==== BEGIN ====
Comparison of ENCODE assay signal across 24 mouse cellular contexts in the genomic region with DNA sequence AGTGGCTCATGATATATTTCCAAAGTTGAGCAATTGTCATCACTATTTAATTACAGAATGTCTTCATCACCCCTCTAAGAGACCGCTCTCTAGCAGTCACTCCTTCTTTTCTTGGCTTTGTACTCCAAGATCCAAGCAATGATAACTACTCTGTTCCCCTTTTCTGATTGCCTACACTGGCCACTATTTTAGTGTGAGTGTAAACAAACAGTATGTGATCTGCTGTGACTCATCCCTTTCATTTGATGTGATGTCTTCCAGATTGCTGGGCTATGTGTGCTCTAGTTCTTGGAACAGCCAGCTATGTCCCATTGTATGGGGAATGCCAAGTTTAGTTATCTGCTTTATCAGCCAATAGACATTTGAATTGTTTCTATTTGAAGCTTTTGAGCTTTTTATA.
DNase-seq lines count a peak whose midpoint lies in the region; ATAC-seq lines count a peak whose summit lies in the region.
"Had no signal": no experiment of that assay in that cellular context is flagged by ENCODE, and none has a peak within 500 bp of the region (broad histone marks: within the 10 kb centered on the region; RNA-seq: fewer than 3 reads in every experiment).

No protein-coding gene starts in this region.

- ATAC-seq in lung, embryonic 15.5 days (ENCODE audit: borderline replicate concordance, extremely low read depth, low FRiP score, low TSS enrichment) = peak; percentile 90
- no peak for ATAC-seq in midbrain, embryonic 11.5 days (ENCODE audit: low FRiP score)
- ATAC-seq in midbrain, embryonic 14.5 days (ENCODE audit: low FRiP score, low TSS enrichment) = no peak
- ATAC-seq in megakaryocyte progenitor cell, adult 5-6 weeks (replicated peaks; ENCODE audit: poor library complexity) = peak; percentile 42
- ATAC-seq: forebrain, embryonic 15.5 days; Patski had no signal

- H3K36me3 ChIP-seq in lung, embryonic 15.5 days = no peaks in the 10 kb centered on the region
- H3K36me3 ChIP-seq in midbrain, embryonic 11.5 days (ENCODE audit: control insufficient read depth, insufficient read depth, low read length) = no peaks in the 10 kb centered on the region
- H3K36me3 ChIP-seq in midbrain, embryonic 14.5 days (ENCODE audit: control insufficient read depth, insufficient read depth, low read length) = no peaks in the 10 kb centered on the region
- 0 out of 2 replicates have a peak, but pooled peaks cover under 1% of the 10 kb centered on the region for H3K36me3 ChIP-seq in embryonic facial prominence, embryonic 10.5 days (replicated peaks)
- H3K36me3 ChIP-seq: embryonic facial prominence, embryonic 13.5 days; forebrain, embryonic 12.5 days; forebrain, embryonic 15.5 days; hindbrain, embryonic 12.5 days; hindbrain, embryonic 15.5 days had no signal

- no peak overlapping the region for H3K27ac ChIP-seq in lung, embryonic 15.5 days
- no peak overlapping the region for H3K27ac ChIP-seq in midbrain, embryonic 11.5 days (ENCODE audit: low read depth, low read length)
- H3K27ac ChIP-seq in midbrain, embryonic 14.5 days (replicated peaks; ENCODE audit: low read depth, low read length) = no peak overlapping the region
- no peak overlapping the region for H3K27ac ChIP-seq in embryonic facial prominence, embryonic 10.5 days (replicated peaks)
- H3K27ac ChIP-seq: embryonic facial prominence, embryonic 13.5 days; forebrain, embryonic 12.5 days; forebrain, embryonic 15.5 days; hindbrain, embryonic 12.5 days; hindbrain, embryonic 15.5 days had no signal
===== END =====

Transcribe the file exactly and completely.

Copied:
Comparison of ENCODE assay signal across 24 mouse cellular contexts in the genomic region with DNA sequence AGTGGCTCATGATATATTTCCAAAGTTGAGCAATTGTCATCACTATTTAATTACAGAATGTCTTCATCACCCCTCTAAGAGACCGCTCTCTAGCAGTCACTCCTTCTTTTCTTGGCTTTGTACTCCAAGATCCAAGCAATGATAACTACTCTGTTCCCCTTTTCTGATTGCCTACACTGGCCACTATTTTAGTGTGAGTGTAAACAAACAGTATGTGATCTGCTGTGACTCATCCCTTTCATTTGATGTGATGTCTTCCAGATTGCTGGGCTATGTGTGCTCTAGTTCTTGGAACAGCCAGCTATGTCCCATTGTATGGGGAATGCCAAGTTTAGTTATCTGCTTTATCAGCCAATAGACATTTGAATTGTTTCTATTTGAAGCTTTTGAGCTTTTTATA.
DNase-seq lines count a peak whose midpoint lies in the region; ATAC-seq lines count a peak whose summit lies in the region.
"Had no signal": no experiment of that assay in that cellular context is flagged by ENCODE, and none has a peak within 500 bp of the region (broad histone marks: within the 10 kb centered on the region; RNA-seq: fewer than 3 reads in every experiment).

No protein-coding gene starts in this region.

- ATAC-seq in lung, embryonic 15.5 days (ENCODE audit: borderline replicate concordance, extremely low read depth, low FRiP score, low TSS enrichment) = peak; percentile 90
- no peak for ATAC-seq in midbrain, embryonic 11.5 days (ENCODE audit: low FRiP score)
- ATAC-seq in midbrain, embryonic 14.5 days (ENCODE audit: low FRiP score, low TSS enrichment) = no peak
- ATAC-seq in megakaryocyte progenitor cell, adult 5-6 weeks (replicated peaks; ENCODE audit: poor library complexity) = peak; percentile 42
- ATAC-seq: forebrain, embryonic 15.5 days; Patski had no signal

- H3K36me3 ChIP-seq in lung, embryonic 15.5 days = no peaks in the 10 kb centered on the region
- H3K36me3 ChIP-seq in midbrain, embryonic 11.5 days (ENCODE audit: control insufficient read depth, insufficient read depth, low read length) = no peaks in the 10 kb centered on the region
- H3K36me3 ChIP-seq in midbrain, embryonic 14.5 days (ENCODE audit: control insufficient read depth, insufficient read depth, low read length) = no peaks in the 10 kb centered on the region
- 0 out of 2 replicates have a peak, but pooled peaks cover under 1% of the 10 kb centered on the region for H3K36me3 ChIP-seq in embryonic facial prominence, embryonic 10.5 days (replicated peaks)
- H3K36me3 ChIP-seq: embryonic facial prominence, embryonic 13.5 days; forebrain, embryonic 12.5 days; forebrain, embryonic 15.5 days; hindbrain, embryonic 12.5 days; hindbrain, embryonic 15.5 days had no signal

- no peak overlapping the region for H3K27ac ChIP-seq in lung, embryonic 15.5 days
- no peak overlapping the region for H3K27ac ChIP-seq in midbrain, embryonic 11.5 days (ENCODE audit: low read depth, low read length)
- H3K27ac ChIP-seq in midbrain, embryonic 14.5 days (replicated peaks; ENCODE audit: low read depth, low read length) = no peak overlapping the region
- no peak overlapping the region for H3K27ac ChIP-seq in embryonic facial prominence, embryonic 10.5 days (replicated peaks)
- H3K27ac ChIP-seq: embryonic facial prominence, embryonic 13.5 days; forebrain, embryonic 12.5 days; forebrain, embryonic 15.5 days; hindbrain, embryonic 12.5 days; hindbrain, embryonic 15.5 days had no signal